From: Kenneth Whistler (firstname.lastname@example.org)
Date: Fri Aug 08 2003 - 14:37:07 EDT
Philippe Verdy asked:
> > Ken's point of course is that however bizarre the backing store for
> > Sindarin and English Tengwar modes may be, combining characters per
> > se must follow their base characters no matter what.
> Even if that breaks the logical analysis of text?
Yes. And that is the challenge for encoding such a script, to ensure
that analysis of certain characters as combining does not result in
undue complexity in the logical analysis of the textual representation,
once the repertoire of encoded characters is decided.
> How does the Sindarin mode affect the line or word breaking rule for example:
> suppose that the combining character is coded after the next logical
> base character, would it be valid to break at this base character
> and thus send the combining vowel to the next line,
No. Not if you are following the recommendations of UAX #14:
"Combining character sequences are treated as units for the purposes of
> where in fact what is intended is to use a vowel carier for
> the combining character logically attached to the previous base character?
> I don't know Tengwar's Sindarin mode enough to see how word
> breaking can affect the interpretation of text. But preserving
> the logical ordering of letters seems much more important for
> actual text encoding than just being constrained by combining
> rules that were created taking into account only the first
> encoded scripts for Latin, Greek, Cyrillic, Hebrew, Arabic
> and Hiragana/Katakana scripts that use combining characters.
Nonsense. The order of base character and combining character is
fundamental to the standard. If this creates a problem for a
particular approach to encoding Tengwar, then the solution is
to go back to the drawing board and rethink the encoding proposal
for Tengwar -- not to call the order of combining marks in the
standard into question.
> There will certainly not be a huge revolution in writing systems
> (families of scripts with similar behaviors), but existing systems
> will still continue to be adapted to fit local cultural demands
> for minorities and specialized areas,
> that a too strict encoding model proposed now by Unicode cannot fit well.
But this is undemonstrated and non sequitur besides.
> Some examples include text that use a non linear layout, where
> the layout carries important semantics (examples are numerous
> for hieroglyphic languages, one of which having modern use and
> not fitting well with Unicode which often fails to represent
> clusters with simple combining sequences assuming a base
> character and diacritics).
You assume that all aspects of Egyptian hieroglyphics can and *should*
be represented directly in plain text. Try changing your assumption.
> To allow users to create their own clusters, Unicode has added
> ideographic description characters which are controls used as
> prefixes for a combining sequence containing base "letters".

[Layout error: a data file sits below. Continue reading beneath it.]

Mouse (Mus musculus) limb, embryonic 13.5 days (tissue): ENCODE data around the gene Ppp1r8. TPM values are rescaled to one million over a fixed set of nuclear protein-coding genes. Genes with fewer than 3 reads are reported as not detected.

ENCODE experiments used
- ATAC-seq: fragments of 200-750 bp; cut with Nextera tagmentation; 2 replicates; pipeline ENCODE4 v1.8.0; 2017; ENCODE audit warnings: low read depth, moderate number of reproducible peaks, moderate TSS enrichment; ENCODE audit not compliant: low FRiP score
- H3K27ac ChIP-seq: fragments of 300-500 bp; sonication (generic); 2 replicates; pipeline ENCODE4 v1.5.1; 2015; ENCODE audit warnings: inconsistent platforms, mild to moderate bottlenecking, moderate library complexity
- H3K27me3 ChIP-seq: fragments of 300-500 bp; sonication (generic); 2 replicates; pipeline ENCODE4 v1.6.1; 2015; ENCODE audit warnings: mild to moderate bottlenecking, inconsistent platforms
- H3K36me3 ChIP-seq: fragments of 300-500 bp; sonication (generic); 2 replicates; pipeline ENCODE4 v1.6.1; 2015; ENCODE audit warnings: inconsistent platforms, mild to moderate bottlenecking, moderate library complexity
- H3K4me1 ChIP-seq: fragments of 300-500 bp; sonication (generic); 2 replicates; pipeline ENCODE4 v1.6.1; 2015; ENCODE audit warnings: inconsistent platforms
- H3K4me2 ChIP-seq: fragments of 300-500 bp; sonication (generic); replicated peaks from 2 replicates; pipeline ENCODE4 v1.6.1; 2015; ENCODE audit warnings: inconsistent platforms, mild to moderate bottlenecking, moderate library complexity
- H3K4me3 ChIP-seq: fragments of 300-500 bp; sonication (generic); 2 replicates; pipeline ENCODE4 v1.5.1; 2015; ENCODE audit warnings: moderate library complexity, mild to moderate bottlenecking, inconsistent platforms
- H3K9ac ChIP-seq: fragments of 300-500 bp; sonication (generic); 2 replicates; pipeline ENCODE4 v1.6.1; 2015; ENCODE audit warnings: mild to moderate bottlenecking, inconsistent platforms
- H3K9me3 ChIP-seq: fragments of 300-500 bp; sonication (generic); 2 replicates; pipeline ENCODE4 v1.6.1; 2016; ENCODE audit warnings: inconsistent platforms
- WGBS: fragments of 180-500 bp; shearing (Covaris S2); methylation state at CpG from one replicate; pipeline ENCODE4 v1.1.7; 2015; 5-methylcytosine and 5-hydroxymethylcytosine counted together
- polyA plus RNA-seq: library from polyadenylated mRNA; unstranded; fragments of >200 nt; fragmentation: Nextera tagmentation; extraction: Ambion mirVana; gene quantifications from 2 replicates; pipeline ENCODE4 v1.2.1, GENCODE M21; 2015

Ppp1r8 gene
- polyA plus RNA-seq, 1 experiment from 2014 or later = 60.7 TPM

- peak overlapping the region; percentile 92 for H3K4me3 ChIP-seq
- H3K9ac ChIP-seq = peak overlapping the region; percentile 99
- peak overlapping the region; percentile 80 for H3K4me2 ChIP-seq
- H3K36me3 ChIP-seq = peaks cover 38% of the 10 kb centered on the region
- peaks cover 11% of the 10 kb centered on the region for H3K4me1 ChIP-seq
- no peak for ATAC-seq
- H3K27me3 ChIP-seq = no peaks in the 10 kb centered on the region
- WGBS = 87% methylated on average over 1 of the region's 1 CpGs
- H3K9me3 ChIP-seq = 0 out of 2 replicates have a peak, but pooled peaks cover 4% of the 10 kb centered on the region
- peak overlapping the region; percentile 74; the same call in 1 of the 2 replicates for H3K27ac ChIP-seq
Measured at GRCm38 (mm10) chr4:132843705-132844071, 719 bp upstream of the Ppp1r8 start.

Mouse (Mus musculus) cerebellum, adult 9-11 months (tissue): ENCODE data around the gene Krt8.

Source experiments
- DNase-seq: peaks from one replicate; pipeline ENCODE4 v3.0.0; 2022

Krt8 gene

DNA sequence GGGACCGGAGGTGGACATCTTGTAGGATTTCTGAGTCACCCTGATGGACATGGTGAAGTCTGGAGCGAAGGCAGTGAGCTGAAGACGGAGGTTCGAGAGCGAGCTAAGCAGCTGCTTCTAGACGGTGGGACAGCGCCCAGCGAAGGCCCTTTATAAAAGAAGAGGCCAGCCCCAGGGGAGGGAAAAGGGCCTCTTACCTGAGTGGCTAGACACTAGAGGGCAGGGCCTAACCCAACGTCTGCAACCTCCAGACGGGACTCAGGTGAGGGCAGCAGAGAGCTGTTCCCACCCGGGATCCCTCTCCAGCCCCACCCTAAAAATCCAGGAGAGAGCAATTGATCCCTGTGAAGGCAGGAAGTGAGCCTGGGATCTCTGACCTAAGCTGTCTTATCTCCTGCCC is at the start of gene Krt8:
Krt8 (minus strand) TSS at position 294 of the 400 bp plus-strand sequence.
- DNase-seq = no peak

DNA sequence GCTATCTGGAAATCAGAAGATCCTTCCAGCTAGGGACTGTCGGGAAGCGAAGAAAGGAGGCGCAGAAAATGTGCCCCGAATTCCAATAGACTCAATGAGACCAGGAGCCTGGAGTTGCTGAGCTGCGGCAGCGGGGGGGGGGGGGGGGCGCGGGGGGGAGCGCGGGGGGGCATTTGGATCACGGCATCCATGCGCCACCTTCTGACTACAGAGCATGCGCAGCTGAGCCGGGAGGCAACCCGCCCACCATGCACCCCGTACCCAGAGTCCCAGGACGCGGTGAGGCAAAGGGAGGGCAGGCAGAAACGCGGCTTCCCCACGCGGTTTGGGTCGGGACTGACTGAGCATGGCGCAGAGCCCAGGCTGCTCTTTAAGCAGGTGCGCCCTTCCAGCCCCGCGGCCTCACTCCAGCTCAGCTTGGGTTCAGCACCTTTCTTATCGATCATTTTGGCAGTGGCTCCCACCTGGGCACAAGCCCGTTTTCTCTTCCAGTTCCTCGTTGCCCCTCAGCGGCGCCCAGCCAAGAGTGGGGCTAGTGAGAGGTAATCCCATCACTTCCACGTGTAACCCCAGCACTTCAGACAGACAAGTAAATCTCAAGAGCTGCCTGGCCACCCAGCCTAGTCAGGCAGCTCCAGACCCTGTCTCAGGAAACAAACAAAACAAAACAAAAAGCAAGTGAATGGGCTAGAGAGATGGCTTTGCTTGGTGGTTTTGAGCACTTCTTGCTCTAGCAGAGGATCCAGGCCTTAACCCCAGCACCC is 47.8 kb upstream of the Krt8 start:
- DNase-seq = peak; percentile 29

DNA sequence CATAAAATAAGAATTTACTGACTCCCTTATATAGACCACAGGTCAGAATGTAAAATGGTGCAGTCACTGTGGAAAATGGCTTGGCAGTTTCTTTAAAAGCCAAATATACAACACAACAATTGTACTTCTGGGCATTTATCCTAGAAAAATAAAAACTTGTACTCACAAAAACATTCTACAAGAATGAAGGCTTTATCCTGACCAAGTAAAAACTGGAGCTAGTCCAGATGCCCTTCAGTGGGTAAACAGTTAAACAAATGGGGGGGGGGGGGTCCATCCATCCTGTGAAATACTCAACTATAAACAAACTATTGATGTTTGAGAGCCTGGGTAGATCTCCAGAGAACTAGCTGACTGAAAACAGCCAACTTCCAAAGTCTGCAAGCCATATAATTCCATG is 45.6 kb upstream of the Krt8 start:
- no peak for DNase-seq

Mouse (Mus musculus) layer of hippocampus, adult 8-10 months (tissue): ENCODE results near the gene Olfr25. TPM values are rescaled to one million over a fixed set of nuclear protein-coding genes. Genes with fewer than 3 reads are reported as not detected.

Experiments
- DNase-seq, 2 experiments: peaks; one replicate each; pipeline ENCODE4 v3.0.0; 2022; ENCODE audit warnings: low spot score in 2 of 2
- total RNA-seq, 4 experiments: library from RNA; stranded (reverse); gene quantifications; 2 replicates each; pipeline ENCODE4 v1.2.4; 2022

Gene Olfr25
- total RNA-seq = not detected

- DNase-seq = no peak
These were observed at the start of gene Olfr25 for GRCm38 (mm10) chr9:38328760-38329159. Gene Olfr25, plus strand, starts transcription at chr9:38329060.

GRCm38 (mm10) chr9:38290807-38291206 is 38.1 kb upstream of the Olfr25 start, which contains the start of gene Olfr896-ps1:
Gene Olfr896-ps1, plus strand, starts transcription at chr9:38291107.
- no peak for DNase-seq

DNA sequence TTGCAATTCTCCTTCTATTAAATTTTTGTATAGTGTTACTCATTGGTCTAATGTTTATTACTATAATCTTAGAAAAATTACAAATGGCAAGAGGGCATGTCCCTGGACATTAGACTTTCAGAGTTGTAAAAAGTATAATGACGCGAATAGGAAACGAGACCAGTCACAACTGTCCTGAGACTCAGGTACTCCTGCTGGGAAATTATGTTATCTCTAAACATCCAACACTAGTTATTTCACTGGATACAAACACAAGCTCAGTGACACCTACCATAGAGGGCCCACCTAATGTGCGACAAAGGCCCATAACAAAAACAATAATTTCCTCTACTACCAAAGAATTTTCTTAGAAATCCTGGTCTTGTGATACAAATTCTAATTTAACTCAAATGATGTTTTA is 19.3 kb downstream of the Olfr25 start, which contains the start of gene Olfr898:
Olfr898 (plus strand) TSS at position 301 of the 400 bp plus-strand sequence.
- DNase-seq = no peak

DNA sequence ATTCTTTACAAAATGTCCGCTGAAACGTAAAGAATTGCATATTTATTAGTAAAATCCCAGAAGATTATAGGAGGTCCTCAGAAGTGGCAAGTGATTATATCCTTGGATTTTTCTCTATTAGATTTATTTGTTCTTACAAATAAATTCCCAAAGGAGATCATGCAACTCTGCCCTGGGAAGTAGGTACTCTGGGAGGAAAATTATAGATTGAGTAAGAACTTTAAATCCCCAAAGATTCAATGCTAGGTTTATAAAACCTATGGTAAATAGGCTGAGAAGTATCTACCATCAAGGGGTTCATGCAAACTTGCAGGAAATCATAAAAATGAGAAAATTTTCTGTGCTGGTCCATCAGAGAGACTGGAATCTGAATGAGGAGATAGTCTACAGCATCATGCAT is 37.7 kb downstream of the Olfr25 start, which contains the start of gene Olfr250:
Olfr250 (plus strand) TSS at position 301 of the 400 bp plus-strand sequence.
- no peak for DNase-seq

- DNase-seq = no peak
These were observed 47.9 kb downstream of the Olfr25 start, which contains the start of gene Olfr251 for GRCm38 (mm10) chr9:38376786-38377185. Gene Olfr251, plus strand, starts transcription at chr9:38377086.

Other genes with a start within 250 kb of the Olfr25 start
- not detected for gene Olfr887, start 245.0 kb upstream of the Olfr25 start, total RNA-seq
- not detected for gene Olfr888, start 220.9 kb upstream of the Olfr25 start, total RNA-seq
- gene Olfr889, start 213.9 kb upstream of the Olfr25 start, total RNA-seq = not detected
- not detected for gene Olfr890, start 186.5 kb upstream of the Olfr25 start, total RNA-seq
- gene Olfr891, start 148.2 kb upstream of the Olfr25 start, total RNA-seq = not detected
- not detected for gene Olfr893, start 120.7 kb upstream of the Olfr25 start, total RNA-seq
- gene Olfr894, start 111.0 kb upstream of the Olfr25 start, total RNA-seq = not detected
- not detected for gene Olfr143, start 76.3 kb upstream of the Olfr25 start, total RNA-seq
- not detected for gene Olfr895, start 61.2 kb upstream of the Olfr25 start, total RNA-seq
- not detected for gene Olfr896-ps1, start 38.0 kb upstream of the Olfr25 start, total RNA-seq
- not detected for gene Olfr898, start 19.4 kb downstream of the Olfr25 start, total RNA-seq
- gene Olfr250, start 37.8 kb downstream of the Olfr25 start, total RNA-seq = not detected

False. Please reread the standard.
> This is already a break in the axiomatic view of combining
> sequences made with a single base letter.
> Other areas where combining sequences are not following this
> model is of course the Hangul script,
False. Conjoing jamos are not formally combining characters in the
standard (although in principle they *could* have been analyzed
in those terms). Sequences of conjoining jamos are not formally
combining character sequences in the standard, which is why separate
mention of them has to be made in defining canonical equivalence.
> Really there already exists many exceptions to the axiomatic
> view of combining sequences,
Perhaps there are many exceptions to *your* axiomatic view of
combining sequences. But there are *no* exceptions in the standard
itself to its definition of combining character sequences.
> and I don't see why there could not exist a model allowing
> new classes of combining characters attached to a *following*
> base character,
There *are* alternative ways to specify character combination in
groups, if that is what you are trying to get at here. In that
sense, yes, the rules for conjoining jamos are distinct from the
behavior of combining character sequences in the standard.
But until you learn to be more precise in your application of
the terminology, advocating an alternative model for how to
encode a script such as Tengwar is only going to keep getting
you into trouble with the experts on this list and tend to
confuse people who are trying to learn about the use of
> such as for Tangwar Sindarin vowels (if we
> suppose that Sindarin vowels are encoded separately from Quenya
> vowels, because of their distinct combining properties, and
> because the Tengwar "script" is really a family of related
> scripts, which contains much more differences than between
> Latin, Greek and Cyrillic separate scripts).
> So one cannot be satisfied by the currently limited model
> with a single base letter and combining modifiers,
One cannot be satisfied with your currently limited understanding
of the distinctions in the standard and imprecise use of
> which would create an artificial hierarchy between letters,
> that does not fit the cultural semantics of the encoded language.
This archive was generated by hypermail 2.1.5 : Fri Aug 08 2003 - 15:13:13 EDT